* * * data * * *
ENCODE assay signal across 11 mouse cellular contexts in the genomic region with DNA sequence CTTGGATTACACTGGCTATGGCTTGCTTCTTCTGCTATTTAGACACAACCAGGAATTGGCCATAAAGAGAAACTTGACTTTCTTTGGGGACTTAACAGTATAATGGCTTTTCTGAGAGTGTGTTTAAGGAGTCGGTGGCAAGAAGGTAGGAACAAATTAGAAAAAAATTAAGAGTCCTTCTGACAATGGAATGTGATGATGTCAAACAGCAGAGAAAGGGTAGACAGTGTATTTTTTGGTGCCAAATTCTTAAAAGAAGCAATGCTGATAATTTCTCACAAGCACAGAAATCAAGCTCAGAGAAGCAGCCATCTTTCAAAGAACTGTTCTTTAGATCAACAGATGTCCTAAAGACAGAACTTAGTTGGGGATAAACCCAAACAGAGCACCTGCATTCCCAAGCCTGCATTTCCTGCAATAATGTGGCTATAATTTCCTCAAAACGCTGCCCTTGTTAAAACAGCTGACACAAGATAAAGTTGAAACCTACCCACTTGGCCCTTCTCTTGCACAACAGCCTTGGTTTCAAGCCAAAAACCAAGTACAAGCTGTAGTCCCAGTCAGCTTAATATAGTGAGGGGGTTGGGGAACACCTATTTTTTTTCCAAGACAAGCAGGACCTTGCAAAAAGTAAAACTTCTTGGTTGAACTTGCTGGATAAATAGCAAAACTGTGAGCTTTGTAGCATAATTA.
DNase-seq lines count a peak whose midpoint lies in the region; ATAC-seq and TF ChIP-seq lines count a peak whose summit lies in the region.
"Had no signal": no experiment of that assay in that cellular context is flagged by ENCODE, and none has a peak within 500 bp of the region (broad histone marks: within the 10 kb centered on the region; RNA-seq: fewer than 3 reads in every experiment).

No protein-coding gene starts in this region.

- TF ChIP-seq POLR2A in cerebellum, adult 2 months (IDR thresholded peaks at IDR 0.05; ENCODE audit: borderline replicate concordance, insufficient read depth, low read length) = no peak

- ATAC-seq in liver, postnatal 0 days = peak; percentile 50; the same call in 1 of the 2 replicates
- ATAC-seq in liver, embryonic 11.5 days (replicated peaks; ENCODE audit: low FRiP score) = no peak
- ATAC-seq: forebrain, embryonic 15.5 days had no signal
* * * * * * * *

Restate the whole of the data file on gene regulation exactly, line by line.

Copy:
ENCODE assay signal across 11 mouse cellular contexts in the genomic region with DNA sequence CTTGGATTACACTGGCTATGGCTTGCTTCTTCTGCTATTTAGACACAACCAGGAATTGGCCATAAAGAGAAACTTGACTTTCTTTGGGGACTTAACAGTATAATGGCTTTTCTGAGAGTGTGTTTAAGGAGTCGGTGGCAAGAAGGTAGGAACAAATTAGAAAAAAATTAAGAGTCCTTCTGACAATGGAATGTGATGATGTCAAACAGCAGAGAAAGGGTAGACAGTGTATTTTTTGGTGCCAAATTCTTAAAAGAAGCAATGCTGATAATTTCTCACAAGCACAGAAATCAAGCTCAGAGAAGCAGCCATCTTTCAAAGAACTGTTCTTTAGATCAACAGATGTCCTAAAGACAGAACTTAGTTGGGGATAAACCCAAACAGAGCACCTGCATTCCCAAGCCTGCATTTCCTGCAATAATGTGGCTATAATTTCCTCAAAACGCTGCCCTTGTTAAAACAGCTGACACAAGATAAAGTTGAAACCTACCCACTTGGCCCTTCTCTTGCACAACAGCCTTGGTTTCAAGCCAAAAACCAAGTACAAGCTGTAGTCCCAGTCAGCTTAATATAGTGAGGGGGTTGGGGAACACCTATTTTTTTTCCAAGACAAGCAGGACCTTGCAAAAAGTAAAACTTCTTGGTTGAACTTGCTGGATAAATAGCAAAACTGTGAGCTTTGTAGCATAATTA.
DNase-seq lines count a peak whose midpoint lies in the region; ATAC-seq and TF ChIP-seq lines count a peak whose summit lies in the region.
"Had no signal": no experiment of that assay in that cellular context is flagged by ENCODE, and none has a peak within 500 bp of the region (broad histone marks: within the 10 kb centered on the region; RNA-seq: fewer than 3 reads in every experiment).

No protein-coding gene starts in this region.

- TF ChIP-seq POLR2A in cerebellum, adult 2 months (IDR thresholded peaks at IDR 0.05; ENCODE audit: borderline replicate concordance, insufficient read depth, low read length) = no peak

- ATAC-seq in liver, postnatal 0 days = peak; percentile 50; the same call in 1 of the 2 replicates
- ATAC-seq in liver, embryonic 11.5 days (replicated peaks; ENCODE audit: low FRiP score) = no peak
- ATAC-seq: forebrain, embryonic 15.5 days had no signal